/>

Brooks Bank habitat work attracts red-listed curlew

Work to develop new habitat for wading birds at Brooks Bank Farm near Sheffield as part of a partnership between Yorkshire Water and the Sheffield and Rotherham Wildlife Trust has attracted a vulnerable species to the area.

Curlew are “vulnerable” and present on the European red list, meaning that the species face a high risk of extinction. The breeding population of curlews has halved in the last 25 years and they have now been spotted visiting newly created wader scrapes at the site.

Phil Tennyson, recreation coordinator at Yorkshire Water, said: “There has been a great deal of habitat work in the area through the Sheffield Lakeland Landscape Partnership and it is fantastic to see results already, with curlew and other waders spotted visiting the site to forage.”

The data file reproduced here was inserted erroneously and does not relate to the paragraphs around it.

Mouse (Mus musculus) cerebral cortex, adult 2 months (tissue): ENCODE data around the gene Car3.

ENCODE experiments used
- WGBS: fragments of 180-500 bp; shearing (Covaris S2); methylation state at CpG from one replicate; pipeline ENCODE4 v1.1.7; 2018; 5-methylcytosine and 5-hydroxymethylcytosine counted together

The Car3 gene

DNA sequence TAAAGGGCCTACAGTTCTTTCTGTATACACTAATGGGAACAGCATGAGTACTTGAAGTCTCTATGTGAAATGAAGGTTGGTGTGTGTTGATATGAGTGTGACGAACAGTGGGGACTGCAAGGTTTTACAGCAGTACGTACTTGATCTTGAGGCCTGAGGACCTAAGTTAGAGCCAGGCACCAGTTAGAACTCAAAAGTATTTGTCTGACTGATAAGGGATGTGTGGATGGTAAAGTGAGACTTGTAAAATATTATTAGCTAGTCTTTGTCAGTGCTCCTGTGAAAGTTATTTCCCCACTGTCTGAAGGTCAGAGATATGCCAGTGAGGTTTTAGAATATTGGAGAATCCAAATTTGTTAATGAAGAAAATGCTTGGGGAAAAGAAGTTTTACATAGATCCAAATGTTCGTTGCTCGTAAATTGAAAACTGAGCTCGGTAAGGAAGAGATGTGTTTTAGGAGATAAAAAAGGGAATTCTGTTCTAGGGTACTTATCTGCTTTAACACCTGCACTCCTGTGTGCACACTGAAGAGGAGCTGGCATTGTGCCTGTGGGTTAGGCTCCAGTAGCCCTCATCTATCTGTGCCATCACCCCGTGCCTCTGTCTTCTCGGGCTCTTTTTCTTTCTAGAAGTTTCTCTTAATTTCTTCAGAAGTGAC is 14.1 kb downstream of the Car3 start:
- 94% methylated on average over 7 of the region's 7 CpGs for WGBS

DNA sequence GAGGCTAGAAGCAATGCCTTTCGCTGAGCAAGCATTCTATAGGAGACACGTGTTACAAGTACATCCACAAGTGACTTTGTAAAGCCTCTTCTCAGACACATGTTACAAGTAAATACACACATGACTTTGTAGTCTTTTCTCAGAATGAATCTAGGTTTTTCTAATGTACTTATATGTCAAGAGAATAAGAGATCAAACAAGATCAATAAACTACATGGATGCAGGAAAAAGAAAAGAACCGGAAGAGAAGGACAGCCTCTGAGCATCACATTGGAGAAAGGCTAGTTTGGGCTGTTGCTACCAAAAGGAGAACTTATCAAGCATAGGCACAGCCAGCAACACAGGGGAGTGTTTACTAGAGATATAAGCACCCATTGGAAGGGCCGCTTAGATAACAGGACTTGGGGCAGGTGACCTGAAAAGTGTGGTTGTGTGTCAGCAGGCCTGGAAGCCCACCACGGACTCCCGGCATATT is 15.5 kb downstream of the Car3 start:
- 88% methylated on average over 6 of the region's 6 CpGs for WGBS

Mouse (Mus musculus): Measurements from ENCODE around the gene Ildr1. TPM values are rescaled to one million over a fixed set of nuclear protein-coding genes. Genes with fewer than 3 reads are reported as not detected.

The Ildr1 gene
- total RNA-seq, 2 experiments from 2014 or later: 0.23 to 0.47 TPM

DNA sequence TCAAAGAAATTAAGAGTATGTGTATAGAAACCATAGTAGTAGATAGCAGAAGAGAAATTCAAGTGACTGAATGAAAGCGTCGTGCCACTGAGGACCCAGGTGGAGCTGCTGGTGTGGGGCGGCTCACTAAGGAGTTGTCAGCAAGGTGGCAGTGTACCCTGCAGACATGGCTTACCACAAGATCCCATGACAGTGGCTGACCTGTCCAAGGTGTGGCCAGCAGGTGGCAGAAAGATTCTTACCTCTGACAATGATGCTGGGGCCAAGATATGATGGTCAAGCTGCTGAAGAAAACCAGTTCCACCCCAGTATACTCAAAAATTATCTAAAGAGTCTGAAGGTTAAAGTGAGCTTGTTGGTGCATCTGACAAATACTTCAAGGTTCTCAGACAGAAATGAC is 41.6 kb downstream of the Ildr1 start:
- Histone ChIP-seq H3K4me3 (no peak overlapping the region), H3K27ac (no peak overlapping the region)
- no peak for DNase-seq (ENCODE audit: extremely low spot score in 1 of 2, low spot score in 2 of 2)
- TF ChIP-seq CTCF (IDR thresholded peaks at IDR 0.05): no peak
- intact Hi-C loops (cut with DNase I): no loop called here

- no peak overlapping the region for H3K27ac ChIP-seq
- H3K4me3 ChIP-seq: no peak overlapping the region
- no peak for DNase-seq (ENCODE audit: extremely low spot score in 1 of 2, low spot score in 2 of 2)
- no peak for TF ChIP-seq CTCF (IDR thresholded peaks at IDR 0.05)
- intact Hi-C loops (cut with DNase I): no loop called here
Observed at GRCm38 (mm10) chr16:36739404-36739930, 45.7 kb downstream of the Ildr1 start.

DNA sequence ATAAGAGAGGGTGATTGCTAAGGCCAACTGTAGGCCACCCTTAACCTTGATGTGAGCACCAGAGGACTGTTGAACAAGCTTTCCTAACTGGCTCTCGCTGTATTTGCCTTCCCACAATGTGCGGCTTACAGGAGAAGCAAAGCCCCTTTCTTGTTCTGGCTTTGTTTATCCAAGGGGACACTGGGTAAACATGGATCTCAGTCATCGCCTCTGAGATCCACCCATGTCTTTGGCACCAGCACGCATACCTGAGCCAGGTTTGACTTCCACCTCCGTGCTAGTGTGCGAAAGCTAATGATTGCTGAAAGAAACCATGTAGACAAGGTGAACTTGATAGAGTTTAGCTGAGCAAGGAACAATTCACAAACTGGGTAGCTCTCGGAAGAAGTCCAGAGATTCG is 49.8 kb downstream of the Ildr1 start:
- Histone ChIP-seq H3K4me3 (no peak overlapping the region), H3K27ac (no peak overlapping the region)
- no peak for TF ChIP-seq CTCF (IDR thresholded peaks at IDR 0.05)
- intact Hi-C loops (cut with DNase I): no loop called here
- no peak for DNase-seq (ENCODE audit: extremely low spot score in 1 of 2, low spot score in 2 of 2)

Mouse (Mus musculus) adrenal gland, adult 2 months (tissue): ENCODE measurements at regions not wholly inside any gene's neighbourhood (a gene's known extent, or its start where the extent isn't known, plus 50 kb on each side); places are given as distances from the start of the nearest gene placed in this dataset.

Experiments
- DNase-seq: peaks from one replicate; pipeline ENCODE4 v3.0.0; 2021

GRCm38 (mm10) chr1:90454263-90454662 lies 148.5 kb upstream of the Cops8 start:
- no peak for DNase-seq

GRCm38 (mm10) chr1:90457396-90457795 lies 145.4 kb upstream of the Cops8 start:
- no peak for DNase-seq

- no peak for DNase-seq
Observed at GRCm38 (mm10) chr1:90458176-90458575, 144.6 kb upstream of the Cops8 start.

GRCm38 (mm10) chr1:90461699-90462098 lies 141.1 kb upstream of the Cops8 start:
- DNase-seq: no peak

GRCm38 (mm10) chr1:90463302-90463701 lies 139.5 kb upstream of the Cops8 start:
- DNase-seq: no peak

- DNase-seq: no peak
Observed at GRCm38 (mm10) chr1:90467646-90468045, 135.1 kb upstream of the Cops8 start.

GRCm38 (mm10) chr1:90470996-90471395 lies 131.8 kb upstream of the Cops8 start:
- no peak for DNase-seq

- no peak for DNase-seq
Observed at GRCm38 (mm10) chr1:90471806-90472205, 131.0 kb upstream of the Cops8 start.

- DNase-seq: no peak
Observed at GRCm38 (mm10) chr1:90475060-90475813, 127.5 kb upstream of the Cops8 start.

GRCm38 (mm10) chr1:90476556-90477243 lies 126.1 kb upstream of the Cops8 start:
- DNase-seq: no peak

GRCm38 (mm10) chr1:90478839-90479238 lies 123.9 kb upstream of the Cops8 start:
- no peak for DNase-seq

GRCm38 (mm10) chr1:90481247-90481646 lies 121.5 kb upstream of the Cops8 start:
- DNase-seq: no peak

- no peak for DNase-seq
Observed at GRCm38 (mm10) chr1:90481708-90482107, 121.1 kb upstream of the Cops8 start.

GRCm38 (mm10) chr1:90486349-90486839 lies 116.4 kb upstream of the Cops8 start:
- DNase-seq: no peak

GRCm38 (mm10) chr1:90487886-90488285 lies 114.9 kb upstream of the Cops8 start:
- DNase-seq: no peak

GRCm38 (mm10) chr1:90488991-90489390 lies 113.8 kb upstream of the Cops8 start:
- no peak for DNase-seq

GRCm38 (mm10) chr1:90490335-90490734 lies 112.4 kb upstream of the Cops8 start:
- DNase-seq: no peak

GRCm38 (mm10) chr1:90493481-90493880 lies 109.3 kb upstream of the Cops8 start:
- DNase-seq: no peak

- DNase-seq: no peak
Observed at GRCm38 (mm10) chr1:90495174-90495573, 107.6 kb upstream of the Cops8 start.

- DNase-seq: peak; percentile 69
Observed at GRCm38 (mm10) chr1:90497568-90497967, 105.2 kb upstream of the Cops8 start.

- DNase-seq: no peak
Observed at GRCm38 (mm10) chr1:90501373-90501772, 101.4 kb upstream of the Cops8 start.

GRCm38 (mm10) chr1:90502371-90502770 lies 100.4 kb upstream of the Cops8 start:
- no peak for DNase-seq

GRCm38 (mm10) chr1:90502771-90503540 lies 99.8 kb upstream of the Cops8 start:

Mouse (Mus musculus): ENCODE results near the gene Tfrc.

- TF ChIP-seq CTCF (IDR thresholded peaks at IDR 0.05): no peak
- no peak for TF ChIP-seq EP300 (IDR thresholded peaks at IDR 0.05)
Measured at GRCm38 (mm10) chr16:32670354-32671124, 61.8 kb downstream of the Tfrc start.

Alongside the curlews, snipe, lapwings, stonechats and meadow pipits have also been spotted.

Keith Tomkins, who manages the Sheffield Lakeland Partnership, said: “We have been delighted to be able to work together with YW as part of the Sheffield Lakeland Landscape Partnership.

“Working in partnership on YW's Brooks Bank Farm has allowed us to ensure that the precious grassland bird breeding habitat has been retained and enhanced, whilst appropriate tree planting has been undertaken elsewhere on site to improve woodland connectivity through the landscape.”